At present, there are almost 200 recognized Ayurvedic colleges in India offering undergraduate and postgraduate programs in Ayurveda, and about a quarter of these institutions have full facilities for research-based postgraduate education leading to M.D., M.Sc., or Ph.D. degrees in the discipline. Some even have exclusive courses organized for foreigners. Among the top institutes are the National Institute of Ayurveda in Jaipur, Gujarat Ayurved University in Jamnagar, and the Faculty of Ayurveda at Banaras Hindu University. These institutions provide high standards of training and research in all aspects of Ayurveda, with a scientific approach. They offer a variety of graduate and postgraduate courses and provide research facilities for Ph.D. research work in Ayurvedic medicine and allied areas.

There are a number of options if you?re a science graduate or postgraduate interested in moving into the field of Ayurveda. Those already possessing a basic or postgraduate degree in the biological sciences could choose to go directly for an M.Sc. or a Ph.D. program, as appropriate. These are partially or fully research-based programs and take an average of 2 to 5 years to complete. In these programs you could opt to do basic research on Ayurveda or traditional medicinal plants or to perform more applied clinical research in conjunction with a clinical department at an attached hospital. There is also an option to do Ayurvedic pharmacy, especially in colleges with their own pharmacies with or without their own Ayurvedic medicine-manufacturing units. However, if you?re interested in becoming a practitioner, the only option in India is to go through the 5½-year B.A.M.S. course.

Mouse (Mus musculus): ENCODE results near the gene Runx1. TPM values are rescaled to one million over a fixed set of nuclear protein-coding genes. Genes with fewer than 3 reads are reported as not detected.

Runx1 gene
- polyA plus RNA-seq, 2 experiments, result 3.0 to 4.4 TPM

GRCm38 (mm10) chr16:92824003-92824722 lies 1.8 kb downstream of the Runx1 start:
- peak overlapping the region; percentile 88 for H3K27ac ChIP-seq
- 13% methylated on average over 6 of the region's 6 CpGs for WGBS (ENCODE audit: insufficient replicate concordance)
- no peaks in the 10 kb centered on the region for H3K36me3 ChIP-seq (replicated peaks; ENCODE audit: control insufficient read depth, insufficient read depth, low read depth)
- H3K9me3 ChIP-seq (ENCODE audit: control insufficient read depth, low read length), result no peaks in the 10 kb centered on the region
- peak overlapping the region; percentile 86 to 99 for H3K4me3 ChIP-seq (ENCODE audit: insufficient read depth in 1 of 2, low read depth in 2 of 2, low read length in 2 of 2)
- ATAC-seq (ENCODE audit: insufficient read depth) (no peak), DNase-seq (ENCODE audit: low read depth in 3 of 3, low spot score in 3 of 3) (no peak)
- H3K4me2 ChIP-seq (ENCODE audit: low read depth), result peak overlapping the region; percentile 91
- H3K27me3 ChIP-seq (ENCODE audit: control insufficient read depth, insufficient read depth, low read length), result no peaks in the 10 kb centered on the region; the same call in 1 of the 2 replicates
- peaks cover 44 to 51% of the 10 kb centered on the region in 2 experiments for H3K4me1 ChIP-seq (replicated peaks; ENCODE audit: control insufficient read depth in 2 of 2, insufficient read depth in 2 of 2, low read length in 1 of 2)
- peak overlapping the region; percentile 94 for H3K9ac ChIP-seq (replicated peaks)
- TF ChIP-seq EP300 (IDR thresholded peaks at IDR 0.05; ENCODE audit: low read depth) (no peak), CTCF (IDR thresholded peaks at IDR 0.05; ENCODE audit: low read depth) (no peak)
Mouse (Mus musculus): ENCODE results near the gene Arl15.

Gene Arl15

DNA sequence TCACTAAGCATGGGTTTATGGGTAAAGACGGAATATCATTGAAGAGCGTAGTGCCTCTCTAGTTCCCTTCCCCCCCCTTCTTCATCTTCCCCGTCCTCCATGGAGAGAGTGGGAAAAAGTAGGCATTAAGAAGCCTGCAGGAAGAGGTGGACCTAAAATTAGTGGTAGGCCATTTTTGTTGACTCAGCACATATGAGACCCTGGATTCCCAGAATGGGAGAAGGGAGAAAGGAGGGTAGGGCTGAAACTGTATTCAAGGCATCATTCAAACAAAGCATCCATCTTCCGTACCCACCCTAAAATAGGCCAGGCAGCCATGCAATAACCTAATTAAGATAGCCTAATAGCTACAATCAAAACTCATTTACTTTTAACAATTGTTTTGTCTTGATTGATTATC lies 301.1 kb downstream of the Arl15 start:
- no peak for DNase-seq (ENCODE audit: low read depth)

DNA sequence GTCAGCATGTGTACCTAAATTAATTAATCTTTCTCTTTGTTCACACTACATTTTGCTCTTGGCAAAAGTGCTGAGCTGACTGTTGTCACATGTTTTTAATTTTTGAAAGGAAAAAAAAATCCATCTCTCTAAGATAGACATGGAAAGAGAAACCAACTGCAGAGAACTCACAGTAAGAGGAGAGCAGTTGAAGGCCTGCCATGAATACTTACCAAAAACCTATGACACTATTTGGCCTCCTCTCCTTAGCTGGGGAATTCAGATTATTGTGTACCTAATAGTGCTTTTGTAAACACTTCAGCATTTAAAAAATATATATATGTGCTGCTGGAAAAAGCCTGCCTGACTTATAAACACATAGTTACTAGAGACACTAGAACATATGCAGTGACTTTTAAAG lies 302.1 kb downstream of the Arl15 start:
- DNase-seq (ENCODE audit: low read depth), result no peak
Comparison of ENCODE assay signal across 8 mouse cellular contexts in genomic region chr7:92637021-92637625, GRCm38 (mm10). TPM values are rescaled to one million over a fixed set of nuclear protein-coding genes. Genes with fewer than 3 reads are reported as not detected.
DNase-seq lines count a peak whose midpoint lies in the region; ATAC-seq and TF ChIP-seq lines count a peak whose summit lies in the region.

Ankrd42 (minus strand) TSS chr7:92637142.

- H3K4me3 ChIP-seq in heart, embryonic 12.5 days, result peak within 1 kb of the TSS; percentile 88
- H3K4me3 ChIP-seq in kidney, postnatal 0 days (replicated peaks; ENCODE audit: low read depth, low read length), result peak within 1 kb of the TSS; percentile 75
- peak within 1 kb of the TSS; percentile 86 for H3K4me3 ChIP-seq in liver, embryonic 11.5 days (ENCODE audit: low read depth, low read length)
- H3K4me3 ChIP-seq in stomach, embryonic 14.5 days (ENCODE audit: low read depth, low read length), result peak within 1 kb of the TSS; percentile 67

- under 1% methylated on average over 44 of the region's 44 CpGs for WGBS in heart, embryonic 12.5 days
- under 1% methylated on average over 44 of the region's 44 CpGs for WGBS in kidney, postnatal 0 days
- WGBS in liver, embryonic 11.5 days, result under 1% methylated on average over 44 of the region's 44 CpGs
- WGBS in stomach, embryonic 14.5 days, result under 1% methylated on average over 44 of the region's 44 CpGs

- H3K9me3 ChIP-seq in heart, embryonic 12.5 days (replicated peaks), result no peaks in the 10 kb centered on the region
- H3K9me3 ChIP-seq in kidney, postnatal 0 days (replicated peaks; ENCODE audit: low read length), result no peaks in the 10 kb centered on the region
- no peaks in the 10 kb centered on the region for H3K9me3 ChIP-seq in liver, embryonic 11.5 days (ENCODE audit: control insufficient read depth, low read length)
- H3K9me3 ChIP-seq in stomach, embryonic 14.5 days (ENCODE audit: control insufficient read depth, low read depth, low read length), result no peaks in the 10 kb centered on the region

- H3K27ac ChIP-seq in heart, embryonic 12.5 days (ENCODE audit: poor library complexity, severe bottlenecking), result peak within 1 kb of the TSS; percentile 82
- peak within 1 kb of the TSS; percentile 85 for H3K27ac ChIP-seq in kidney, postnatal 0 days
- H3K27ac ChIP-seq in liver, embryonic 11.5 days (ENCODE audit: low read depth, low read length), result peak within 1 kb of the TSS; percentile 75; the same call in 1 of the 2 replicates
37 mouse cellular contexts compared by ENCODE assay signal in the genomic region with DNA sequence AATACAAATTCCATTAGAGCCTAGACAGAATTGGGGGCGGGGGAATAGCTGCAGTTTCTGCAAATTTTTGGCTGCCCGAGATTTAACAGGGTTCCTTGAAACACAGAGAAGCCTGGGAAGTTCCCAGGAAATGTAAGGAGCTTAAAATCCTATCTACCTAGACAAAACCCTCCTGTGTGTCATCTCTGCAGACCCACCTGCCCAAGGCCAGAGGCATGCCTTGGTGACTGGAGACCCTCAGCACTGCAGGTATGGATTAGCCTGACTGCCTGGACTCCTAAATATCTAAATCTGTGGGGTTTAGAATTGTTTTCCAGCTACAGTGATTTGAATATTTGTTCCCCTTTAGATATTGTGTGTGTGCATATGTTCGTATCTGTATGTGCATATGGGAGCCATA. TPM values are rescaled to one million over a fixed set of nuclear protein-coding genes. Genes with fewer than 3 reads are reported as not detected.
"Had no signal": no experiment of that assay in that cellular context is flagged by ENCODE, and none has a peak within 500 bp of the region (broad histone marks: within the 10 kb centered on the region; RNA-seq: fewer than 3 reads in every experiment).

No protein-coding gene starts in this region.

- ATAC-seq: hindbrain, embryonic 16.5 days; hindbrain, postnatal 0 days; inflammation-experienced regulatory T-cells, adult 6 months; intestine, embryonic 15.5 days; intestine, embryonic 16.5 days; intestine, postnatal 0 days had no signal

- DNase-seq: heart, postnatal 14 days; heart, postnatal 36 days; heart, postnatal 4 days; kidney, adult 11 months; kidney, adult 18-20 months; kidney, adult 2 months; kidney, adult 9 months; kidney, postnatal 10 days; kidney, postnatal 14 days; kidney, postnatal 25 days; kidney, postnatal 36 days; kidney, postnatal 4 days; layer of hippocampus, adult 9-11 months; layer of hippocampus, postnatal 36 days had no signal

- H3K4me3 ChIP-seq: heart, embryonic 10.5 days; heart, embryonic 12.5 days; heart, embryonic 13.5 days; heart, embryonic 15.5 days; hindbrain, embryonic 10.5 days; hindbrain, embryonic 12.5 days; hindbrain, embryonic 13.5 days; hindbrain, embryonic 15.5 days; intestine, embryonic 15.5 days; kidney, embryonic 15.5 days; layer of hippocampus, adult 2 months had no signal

Having been in the field for many years now, I find that there are limitless opportunities in Ayurvedic medicine R&D. India is home to more than 40,000 known species of plants, and traditional knowledge of medicinal plants has existed for some 3000 years. The rich biodiversity and the indigenous knowledge of the people are enormous assets for continual research and development in this field. Ayurveda may be an old tradition, but it is evolving with the times and catching up gradually with modern science. Scientific research has helped tremendously in the understanding and modernization of the ancient system. Today?s Ayurvedic medicines are not just crude preparations of plants or mere concoctions made up of roots, stems, and leaves of various herbs. Preparations of Ayurvedic medicine are getting more advanced with more refined methods of preparation--assisted by modern technology.

Regardless of its antiquated reputation, Ayurveda is a highly regarded system of medicine, and careers in Ayurvedic medicine are more than just respectable. Ayurvedic medicine--being more affordable than Western medicine--is a health care system that is within the reach of the average layperson.

I have never regretted giving up my academic dream, because I have found immense satisfaction in my job, providing the masses with very affordable primary health care and helping India preserve and propagate a most valuable heritage--one that is likely to continue serving our people for generations to come.